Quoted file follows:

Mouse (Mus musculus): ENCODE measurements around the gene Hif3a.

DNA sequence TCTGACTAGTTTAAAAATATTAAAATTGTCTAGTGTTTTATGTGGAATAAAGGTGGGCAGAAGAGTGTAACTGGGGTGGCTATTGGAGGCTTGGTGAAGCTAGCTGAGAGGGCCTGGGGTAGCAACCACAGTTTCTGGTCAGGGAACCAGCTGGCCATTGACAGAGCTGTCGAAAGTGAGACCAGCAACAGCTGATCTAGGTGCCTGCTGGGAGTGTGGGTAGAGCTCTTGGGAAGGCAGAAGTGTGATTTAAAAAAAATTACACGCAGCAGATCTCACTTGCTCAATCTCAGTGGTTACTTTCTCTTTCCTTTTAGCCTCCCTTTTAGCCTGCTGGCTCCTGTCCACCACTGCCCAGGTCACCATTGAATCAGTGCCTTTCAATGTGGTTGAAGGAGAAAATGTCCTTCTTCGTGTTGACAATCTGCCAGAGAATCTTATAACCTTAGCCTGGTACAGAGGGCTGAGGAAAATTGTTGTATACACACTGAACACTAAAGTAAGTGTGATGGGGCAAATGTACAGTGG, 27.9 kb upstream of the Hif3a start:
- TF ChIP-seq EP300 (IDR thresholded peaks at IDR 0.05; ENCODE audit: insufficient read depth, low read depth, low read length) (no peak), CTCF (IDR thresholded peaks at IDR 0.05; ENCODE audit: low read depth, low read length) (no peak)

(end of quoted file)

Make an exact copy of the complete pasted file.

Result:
Mouse (Mus musculus): ENCODE measurements around the gene Hif3a.

DNA sequence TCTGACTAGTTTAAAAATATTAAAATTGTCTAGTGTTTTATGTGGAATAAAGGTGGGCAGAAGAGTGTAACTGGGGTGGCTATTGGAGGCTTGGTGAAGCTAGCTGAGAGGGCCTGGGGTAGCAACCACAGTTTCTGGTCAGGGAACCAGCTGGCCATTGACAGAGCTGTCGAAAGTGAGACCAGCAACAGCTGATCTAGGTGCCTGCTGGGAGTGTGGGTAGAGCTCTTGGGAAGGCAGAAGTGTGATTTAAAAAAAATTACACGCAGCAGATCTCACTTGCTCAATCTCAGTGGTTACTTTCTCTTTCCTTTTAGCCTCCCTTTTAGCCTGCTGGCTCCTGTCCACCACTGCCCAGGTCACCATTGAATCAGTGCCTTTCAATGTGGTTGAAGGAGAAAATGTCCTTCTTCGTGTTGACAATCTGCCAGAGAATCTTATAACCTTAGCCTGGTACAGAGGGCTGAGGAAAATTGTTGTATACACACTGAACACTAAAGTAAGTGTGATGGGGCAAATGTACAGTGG, 27.9 kb upstream of the Hif3a start:
- TF ChIP-seq EP300 (IDR thresholded peaks at IDR 0.05; ENCODE audit: insufficient read depth, low read depth, low read length) (no peak), CTCF (IDR thresholded peaks at IDR 0.05; ENCODE audit: low read depth, low read length) (no peak)